Uber is one of the world's largest ride-hailing services but the company's future holds more, said company CEO Travis Kalanick on Wednesday.
"We're at the very beginning stages of becoming a robotics company," he said. Kalanick was talking about the company's foray into self-driving cars and how that kind of work takes engineering and science. "We have hundreds of scientists working on our hardest problems."
The CEO was speaking with Vanity Fair editor Graydon Carter at the annual Vanity Fair Summit in San Francisco, which brings together head honchos in the business, technology, media and entertainment worlds.
As head of Uber, Kalanick is leading the world's highest valued venture-backed company -- valued at $68 billion. Uber's premise is simple: As a ride-hailing service, it pairs drivers with passengers via a phone app. San Francisco-based Uber has become one of the biggest ride-hailing services on the planet, with more than 40 million monthly active riders and operations in more than 450 cities in more than 70 countries worldwide.
"It's been a pretty substantial and wild ride," Kalanick told Carter.
It hasn't always been smooth sailing for Uber, however. The ride-hailing service has been beset with lawsuits over how it classifies drivers, if it properly vets drivers before sending them out on the road and whether it disregards local laws not just in the US but in many other countries as well. Uber has even been criticized for not doing enough to school its drivers on passengers with disabilities.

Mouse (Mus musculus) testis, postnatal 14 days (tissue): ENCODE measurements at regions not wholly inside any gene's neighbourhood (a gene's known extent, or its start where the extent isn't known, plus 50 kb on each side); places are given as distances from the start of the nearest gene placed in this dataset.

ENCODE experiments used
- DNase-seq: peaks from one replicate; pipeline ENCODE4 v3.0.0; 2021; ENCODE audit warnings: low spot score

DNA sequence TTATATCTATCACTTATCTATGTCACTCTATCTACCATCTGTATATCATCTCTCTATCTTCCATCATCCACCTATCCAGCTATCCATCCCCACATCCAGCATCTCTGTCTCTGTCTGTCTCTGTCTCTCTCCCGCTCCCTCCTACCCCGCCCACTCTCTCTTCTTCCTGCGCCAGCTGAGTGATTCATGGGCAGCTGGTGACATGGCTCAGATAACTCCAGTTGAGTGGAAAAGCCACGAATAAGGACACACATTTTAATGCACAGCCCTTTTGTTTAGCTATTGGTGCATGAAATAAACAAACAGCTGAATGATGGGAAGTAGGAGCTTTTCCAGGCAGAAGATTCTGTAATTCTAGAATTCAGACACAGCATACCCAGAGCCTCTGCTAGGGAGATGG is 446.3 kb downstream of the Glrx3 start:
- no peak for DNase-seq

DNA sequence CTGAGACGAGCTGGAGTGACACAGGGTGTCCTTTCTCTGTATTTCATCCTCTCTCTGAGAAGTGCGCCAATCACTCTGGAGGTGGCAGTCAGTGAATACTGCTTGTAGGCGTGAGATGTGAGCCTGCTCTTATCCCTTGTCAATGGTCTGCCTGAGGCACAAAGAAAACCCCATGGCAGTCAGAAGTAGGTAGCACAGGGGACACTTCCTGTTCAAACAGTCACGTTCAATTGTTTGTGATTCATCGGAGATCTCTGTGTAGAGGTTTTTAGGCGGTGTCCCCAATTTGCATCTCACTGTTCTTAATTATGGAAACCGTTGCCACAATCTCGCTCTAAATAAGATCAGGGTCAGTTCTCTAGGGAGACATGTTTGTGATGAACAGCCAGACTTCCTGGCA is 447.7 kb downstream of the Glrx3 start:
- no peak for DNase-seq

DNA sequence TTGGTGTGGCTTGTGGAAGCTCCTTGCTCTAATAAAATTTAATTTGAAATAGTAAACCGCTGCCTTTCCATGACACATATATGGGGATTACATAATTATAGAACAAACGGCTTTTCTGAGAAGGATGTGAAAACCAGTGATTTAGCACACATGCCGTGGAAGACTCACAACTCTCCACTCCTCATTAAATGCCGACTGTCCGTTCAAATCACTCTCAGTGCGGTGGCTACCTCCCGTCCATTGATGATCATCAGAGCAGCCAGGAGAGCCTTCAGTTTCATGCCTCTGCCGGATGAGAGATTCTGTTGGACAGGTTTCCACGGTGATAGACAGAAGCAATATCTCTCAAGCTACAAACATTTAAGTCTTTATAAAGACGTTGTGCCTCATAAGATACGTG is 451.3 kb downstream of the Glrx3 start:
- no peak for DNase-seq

A couple of years ago Uber began to look into self-driving cars and that initiative has now become front and center for the company. Last month, Uber launched a small fleet of self-driving cars in Pittsburg. Riders in that city can now be picked up by a driverless car that is also attended by a human safety driver.
"When the software is driving the car, you see what the software see," Kalanick said describing what it's like to be in one of these cars. "As we move towards the future, autonomy is a pretty critical thing for us. It's existential."